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Abstract #3666

Is occipital bending a structural biomarker of risk for depression and sensitivity to treatment?

Karen Fullard1, Jerome Maller2,3, Thomas Welton3, Matthew Lyon3, Fraser Callaghan3, Leanne Williams4, Mayuresh Korgaonkar5, A. John Rush6, Evian Gordon7, Stephen Koslow8, and Stuart Grieve1,3

1Department of Radiology, Royal Prince Alfred Hospital, Sydney, Australia, 2General Electric Healthcare, Richmond, Australia, 3Sydney Translational Imaging Laboratory, Heart Research Institute, University of Sydney, Sydney, Australia, 4Department of Psychiatry and Behavioural Sciences, Stanford University, Stanford, CA, United States, 5The Brain Dynamics Centre, Westmead Institute for Medical Research, University of Sydney, Sydney, Australia, 6Duke-National University of Singapore, Singapore, Singapore, 7Brain Resource Ltd, Sydney, Australia, 8Department of Psychiatry and Behavioral Sciences, Miller School of Medicine, University of Miami, Miami, FL, United States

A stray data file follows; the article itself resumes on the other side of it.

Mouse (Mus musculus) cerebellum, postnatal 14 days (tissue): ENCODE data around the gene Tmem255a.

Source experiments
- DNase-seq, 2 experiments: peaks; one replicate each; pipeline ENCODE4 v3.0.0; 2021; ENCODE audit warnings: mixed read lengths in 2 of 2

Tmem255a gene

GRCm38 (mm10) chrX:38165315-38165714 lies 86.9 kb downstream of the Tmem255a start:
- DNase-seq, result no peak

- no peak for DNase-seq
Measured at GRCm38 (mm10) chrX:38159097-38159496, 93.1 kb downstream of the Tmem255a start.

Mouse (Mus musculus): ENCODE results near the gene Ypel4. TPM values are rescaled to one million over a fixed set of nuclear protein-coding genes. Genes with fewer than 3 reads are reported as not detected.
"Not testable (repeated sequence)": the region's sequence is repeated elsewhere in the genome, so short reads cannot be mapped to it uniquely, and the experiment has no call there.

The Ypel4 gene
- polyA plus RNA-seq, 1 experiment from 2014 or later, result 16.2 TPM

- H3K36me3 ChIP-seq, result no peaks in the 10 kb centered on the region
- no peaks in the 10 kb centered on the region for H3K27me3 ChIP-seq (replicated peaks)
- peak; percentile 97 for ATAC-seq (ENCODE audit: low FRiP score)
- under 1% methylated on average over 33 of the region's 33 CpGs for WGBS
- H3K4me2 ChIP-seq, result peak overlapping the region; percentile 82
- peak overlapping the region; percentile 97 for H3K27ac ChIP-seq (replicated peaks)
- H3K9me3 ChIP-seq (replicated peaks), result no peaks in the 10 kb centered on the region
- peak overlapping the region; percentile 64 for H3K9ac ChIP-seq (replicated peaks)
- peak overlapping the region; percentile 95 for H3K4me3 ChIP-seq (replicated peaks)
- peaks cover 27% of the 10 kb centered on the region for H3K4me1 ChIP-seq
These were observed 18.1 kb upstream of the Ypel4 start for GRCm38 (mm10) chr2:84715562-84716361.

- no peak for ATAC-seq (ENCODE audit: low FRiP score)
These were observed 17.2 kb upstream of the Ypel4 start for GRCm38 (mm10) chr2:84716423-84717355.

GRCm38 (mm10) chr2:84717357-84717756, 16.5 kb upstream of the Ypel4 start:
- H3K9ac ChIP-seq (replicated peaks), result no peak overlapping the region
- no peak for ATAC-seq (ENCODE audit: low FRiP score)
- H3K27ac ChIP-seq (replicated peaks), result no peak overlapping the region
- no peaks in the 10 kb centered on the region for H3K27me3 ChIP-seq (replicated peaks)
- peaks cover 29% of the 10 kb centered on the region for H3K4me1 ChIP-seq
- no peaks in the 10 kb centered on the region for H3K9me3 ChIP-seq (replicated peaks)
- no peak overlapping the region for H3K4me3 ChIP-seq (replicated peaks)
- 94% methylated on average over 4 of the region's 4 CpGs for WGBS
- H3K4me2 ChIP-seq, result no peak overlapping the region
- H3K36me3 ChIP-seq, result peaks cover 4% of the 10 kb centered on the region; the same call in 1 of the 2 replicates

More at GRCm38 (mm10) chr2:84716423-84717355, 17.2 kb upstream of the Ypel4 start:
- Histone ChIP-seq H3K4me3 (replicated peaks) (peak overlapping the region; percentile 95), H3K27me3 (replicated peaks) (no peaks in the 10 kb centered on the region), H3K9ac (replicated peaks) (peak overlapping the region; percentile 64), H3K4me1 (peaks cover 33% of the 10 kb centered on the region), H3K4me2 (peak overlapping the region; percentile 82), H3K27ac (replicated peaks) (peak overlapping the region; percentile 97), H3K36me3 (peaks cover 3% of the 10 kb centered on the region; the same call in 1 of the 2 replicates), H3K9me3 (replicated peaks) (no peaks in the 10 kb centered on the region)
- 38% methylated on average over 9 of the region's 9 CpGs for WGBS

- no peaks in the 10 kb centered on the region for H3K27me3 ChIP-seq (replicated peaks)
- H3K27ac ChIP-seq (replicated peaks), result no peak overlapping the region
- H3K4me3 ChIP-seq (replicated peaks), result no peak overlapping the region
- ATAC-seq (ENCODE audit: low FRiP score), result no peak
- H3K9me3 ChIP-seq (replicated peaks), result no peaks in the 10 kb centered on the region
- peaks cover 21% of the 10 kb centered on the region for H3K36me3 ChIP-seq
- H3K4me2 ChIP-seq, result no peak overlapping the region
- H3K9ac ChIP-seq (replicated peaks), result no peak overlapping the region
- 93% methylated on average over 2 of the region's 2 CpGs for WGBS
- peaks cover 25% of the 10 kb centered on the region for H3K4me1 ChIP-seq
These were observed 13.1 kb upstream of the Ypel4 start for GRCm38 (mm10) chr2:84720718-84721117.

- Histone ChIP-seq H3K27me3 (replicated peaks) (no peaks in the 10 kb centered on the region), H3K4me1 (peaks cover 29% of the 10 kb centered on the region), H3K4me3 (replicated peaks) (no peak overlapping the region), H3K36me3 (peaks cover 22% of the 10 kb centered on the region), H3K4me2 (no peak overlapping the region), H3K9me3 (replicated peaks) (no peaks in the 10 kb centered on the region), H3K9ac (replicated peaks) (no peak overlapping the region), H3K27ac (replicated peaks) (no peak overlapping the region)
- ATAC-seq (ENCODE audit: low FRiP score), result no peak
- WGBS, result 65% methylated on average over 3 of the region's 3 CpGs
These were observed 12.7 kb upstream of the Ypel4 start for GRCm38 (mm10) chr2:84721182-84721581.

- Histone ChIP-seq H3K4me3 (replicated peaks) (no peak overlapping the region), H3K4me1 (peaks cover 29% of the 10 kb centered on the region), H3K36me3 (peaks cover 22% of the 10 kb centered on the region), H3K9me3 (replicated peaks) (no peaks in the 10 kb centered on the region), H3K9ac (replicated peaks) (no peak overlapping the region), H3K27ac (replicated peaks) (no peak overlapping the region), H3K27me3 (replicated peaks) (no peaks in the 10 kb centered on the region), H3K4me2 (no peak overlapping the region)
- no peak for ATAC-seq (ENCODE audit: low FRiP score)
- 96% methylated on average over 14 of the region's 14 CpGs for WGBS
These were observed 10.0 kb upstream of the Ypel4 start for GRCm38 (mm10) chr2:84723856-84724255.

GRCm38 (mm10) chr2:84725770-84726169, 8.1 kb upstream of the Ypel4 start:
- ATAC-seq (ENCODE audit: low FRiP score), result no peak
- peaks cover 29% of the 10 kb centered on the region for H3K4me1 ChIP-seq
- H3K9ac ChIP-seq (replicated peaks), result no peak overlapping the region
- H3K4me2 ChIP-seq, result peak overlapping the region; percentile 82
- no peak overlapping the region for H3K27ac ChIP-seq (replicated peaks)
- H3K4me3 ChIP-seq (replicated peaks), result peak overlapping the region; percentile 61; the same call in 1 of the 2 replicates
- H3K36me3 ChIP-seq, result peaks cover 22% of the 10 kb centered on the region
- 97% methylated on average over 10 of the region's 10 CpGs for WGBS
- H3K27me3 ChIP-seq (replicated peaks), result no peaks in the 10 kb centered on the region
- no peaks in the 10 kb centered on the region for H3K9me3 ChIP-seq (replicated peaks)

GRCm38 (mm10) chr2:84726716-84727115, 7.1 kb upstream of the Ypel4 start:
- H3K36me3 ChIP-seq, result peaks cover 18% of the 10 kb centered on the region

Occipital Bending (OB) was investigated as an MRI imaging biomarker for major depressive disorder (MDD) using data from large, well characterized, international, randomised study recruiting non-geriatric adult participants (iSPOT-D, n=68 control, 231 MDD). The presence of OB and the angle of occipital bending (OBA) was correlated with a repeated battery of neuropsychiatric assessments, and response to 6 weeks of antidepressant treatment. A greater proportion of rightward bending was present in MDD in comparison to control individuals. Underlying association between OB and MDD is likely.

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